The Relationship between AIDS and HIV
June 7, 2000
Drug Use in the Pre-AIDS Era
A temporal association between the onset of extensive use of recreational drugs and the AIDS epidemic is also lacking. The widespread use of opiates in the United States has existed since the middle of the 19th century (Courtwright, 1982); as many as 313,000 Americans were addicted to opium and morphine prior to 1914. Heroin use spread throughout the country in the 1920s and 1930s (Courtwright, 1982), and the total number of active heroin users peaked at about 626,000 in 1971 (Greene et al., 1975; Friedland, 1989). Opiates were initially administered by oral or inhalation routes, but by the 1920s addicts began to inject heroin directly into their veins (Courtwright, 1982). In 1940, intravenous use of opiates was seen in 80 percent of men admitted to a large addiction research center in Kentucky (Friedland, 1989).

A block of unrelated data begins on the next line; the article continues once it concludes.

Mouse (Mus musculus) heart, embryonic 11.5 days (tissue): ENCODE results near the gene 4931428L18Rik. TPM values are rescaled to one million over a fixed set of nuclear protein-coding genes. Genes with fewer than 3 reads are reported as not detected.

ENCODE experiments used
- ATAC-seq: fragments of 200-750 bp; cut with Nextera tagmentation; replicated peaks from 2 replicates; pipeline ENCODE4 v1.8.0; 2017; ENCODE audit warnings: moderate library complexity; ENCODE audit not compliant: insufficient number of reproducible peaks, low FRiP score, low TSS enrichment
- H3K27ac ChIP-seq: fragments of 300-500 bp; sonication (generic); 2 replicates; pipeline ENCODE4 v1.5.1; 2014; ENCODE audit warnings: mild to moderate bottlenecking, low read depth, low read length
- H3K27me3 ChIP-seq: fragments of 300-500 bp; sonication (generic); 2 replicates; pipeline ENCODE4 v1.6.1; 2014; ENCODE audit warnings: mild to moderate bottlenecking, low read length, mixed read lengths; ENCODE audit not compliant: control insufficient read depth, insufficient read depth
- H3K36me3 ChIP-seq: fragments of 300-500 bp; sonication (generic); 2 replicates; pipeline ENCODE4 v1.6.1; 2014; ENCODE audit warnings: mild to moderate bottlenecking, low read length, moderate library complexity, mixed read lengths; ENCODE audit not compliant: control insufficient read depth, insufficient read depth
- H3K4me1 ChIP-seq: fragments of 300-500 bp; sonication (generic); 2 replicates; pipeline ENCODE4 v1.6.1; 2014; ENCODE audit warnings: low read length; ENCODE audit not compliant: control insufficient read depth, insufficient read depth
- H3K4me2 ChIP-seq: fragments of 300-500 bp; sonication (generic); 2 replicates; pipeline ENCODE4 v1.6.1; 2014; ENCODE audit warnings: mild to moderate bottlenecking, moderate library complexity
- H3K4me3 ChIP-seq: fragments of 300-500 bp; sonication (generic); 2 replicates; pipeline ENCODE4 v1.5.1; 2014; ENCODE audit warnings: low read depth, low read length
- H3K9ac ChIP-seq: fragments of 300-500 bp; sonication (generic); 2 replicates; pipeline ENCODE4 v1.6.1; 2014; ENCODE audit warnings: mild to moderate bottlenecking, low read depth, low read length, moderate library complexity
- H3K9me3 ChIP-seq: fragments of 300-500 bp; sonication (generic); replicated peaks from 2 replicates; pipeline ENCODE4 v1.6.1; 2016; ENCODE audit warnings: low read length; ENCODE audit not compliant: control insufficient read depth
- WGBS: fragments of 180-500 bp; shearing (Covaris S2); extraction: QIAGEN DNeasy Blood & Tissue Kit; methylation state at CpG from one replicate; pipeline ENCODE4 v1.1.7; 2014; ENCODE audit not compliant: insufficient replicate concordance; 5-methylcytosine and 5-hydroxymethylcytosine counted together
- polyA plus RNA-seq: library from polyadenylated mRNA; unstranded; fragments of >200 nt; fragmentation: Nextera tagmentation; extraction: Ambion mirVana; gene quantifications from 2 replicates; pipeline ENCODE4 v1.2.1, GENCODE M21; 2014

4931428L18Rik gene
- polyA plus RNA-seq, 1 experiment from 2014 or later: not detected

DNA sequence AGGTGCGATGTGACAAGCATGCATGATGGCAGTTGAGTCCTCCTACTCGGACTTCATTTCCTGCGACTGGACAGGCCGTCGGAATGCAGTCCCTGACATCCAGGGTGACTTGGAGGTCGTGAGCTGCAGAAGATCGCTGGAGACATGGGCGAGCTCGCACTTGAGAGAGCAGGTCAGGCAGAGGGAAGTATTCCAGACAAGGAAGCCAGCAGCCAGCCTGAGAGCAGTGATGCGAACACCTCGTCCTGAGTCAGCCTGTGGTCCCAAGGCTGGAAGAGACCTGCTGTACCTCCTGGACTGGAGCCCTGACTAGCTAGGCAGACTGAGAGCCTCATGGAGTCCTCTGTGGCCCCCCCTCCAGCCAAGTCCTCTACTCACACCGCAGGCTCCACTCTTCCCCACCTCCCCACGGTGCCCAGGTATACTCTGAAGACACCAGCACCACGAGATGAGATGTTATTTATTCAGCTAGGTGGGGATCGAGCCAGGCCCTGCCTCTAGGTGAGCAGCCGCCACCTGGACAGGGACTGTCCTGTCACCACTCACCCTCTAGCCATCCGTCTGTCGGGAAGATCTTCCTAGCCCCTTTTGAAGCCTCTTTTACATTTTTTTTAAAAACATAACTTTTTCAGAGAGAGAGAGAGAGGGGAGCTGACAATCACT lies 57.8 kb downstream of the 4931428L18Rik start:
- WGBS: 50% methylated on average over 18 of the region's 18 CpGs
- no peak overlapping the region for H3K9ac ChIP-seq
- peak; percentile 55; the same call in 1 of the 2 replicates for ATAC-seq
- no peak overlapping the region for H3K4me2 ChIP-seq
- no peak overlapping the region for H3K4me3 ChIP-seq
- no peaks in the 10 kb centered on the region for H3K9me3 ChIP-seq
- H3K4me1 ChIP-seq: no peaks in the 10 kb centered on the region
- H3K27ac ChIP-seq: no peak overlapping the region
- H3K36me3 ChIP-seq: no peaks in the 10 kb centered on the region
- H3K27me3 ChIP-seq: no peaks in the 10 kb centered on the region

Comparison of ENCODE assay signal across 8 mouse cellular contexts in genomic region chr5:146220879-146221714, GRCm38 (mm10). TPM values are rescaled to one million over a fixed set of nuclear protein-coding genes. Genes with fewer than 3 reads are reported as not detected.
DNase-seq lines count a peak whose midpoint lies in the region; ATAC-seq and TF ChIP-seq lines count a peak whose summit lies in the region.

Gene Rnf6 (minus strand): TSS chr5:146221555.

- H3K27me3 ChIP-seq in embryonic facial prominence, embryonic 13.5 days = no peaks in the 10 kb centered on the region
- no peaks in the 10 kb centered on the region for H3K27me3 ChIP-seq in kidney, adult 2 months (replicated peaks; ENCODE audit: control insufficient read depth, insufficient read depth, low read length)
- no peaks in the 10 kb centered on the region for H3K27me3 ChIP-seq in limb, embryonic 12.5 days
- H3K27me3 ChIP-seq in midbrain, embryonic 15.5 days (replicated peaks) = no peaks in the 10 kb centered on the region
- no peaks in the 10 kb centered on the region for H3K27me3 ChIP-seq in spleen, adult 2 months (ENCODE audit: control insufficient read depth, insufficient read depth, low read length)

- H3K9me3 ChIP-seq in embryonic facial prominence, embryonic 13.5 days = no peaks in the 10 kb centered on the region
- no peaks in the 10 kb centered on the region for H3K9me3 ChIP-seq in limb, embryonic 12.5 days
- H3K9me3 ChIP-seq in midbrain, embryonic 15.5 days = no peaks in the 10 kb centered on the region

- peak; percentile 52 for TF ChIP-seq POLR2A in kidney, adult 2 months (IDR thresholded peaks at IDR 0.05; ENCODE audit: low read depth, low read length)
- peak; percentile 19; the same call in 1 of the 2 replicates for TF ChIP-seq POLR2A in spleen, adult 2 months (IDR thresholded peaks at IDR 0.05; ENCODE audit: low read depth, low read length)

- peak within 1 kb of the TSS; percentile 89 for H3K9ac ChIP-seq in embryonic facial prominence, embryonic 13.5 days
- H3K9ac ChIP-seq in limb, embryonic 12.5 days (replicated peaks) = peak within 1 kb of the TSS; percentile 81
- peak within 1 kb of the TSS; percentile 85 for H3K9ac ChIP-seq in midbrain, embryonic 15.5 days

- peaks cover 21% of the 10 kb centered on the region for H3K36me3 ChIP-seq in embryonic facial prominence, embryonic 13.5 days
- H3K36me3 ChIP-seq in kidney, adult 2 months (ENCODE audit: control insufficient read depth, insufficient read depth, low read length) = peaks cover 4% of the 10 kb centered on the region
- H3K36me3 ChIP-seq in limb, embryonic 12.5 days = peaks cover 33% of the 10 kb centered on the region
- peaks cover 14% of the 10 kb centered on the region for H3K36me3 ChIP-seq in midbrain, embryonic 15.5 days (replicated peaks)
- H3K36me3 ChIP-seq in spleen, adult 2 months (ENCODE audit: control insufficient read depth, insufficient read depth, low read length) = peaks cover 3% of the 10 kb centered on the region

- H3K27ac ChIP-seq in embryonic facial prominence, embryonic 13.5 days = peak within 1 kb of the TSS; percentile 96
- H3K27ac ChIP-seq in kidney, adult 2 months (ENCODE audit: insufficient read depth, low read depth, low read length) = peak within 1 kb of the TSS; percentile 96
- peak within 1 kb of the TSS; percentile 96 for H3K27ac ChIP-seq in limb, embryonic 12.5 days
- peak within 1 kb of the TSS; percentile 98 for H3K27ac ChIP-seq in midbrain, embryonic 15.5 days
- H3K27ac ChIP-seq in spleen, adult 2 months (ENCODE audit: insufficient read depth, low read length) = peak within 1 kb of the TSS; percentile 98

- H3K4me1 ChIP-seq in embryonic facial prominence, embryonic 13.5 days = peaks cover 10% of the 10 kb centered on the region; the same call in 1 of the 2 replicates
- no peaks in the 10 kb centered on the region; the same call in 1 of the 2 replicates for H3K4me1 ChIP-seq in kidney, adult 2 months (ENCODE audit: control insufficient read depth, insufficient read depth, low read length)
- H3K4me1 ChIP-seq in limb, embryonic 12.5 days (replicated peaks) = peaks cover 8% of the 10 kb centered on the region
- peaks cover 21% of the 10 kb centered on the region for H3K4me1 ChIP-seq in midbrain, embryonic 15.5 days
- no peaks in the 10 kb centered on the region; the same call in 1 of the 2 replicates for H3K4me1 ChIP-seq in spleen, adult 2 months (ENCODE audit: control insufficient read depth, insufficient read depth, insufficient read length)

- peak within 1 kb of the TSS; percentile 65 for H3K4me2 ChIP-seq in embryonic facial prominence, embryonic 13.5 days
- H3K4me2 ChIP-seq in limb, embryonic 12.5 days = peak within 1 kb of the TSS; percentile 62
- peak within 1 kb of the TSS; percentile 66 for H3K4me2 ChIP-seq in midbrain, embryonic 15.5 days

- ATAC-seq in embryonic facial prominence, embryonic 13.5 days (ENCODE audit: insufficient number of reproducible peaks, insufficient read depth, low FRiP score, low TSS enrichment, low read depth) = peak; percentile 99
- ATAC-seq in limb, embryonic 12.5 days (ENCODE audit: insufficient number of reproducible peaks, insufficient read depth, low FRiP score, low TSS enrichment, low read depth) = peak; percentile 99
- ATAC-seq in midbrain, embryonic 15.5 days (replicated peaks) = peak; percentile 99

While cocaine use increased markedly during the 1970s (Kozel and Adams, 1986), the use of the drug, frequently with morphine, is well-documented in the United States since the late 19th century (Dale, 1903; Ashley, 1975; Spotts and Shontz, 1980). For example, a survey in 1902 reported that only 3 to 8 percent of the cocaine sold in New York, Boston and other cities went into the practice of medicine or dentistry (Spotts and Shontz). After a period of relative obscurity, cocaine became increasingly popular in the late 1950s and 1960s. Over 70 percent of 1,100 addicts at the addiction research center in Kentucky in 1968 and 1969 reported use or abuse of cocaine (Chambers, 1974).
The recreational use of nitrite inhalants ("poppers") also predates the AIDS epidemic. Reports of the widespread use of these drugs by young men in the 1960s were the impetus for the reinstatement by the Food and Drug Administration of the prescription requirement for amyl nitrite in 1968 (Israelstam et al., 1978; Haverkos and Dougherty, 1988). Since the early years of the AIDS epidemic, the use of nitrite inhalants has declined dramatically among homosexual men, yet the number of AIDS cases continues to increase (Ostrow et al., 1990, 1993; Lau et al., 1992).
In the general population, the number of individuals aged 25 to 44 years reporting current use of marijuana, cocaine, inhalants, hallucinogens and cigarettes declined between 1974 and 1992, while the AIDS epidemic worsened (Substance Abuse and Mental Health Services Administration, 1994).
This article was provided by U.S. National Institute of Allergy and Infectious Diseases.